This weekend we went on an adventure. In the woods. On the trail. Less than 20 miles from my home. It’s a trip Jacob and I have been talking about for a couple years, but we finally picked this weekend, the longest weekend of the year to give it a go.
The plan was to hike the entire Wildwood Trail in one weekend. The Wildwood Trail is 30-miles long, running the length of Forest Park. If you’ve ever hiked in Forest Park, you’ve probably been on it, or at least crossed it. It starts just above the zoo, passes the Japanese Garden, the Hoyt Arboretum, Pittock Mansion and McCleay Park before continuing north through the much less busy northern 20 miles of the park.
We decided to do our trip in the opposite direction, starting in the north and hiking south towards the zoo. We started on Friday night. We met my Dad on Germantown Road, and did a car shuttle up to the northernmost trail head on Newberry Road (which is just south of Sauvie Island on Highway 30). There were 4 of us: me, Jacob, my Dad and Spike, our dog. We started hiking at 7:30pm, after we got off work. It was the longest day of the year, but we brought headlamps just in case. Luckily we did not need them. We made it to the car at 9:15, just under 2 hours.
After much debate, we decided to meet the next day at a trail head on NE 53rd. This meant we would be hiking 17 miles that day. Bring it on. After car shuttling back to Germantown we hit the trail right at 9am. This was my favorite part of the trip. The weather was perfect, sunshine streaming through the trees onto the fern-covered hillside. It was beautiful, plus relatively easy since the trail stayed relatively the same elevation for a few miles.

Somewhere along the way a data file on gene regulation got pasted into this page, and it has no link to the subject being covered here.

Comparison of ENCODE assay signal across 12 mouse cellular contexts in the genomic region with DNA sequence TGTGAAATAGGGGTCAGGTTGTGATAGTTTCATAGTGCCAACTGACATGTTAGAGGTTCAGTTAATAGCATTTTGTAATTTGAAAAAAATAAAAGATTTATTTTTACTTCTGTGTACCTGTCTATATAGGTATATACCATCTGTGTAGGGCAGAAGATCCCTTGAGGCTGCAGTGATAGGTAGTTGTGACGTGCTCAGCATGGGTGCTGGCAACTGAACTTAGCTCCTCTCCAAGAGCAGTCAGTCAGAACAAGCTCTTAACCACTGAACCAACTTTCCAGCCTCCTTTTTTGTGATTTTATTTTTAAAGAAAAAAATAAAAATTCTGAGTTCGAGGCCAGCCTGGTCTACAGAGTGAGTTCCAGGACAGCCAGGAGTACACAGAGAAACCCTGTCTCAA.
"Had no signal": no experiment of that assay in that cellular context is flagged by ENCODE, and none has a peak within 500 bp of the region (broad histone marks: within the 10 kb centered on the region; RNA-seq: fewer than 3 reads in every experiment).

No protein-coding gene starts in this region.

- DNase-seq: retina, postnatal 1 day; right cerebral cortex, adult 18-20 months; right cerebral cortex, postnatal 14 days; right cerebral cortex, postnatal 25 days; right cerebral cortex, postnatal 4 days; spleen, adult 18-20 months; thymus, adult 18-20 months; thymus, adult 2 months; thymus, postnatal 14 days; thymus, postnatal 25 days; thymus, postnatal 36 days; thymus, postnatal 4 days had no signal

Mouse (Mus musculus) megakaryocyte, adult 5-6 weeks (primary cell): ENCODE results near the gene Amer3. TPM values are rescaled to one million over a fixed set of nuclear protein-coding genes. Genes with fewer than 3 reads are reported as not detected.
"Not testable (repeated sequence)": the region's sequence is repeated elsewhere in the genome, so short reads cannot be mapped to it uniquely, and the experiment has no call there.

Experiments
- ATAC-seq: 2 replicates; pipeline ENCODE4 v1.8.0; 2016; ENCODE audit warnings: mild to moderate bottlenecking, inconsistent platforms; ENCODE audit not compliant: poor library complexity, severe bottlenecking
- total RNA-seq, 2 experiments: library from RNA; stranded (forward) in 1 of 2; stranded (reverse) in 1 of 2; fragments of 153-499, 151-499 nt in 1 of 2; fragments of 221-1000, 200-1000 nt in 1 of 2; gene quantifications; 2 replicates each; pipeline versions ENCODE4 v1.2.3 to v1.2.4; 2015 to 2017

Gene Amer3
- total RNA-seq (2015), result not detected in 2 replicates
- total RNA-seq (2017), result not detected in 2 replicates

Along the way we passed tons of runners. Far more than I expected this far out of the city and a crew of people doing trail maintenance on the Wildwood! Thank you!
Every couple miles the trail intersected with a fire lane. These are wide trails and in some cases roads that can help get equipment in fast if a fire breaks out. They run straight up the hillside. At each fire lane there was also a map, handy for a break and to see what was ahead.
Shortly after lunch, we hit the halfway point. 15 miles! Another great feature of this trail is all the markers. Every quarter mile a tree is painted with blue diamonds and has a sign with the distance from the zoo. We started at 30 miles and were working our way to zero. Fifteen miles was halfway through the entire trip and about two-thirds of the way through our second day. We still had 7 out of 17 miles to go.
After the 15 miles marker, I started to slow down and the last few miles really crawled by. We started to stretch out as a group. My Dad far ahead, me in the back, and Spike in the middle trying to pull us all together. Slowly, but surely and with an increasing number of breaks and rests, we made it. Spike immediately laid down for a nap in the grass next to the car.
Since we pushed ourselves on Saturday, we only had 7 miles to go on Sunday. Unfortunately, it’s through the section of the trail with the most elevation gain and loss. After our car shuttle, we started hiking from where we left on on Saturday. The trail took us down to the bottom of McCleay Park. It was raining, but the trees provide enough cover we didn’t even get wet. We passed the Stone House, or as I like to call it, “The Witch’s Hut”. It’s one of my favorite landmarks in Portland.
Then we started the climb up to Pittock Mansion, crossing Cornell Road along the way. I was hoping to detour over to see the mansion, but it was raining so hard at that point, it was best to stay in the forest. Finally, the trail took us back down to Burnside, then up one more time for our final climb through the Hoyt Arboritum and into Washington Park.
The rain let up by the time we got close to the zoo and the tree cover went away. The final mile was a nice walk through the park to the end (or actually beginning) of the trail. I was moving pretty slow by the time we made it to that sign, with multiple blisters and some very tired legs. But we did it! Wildwood Weekend complete!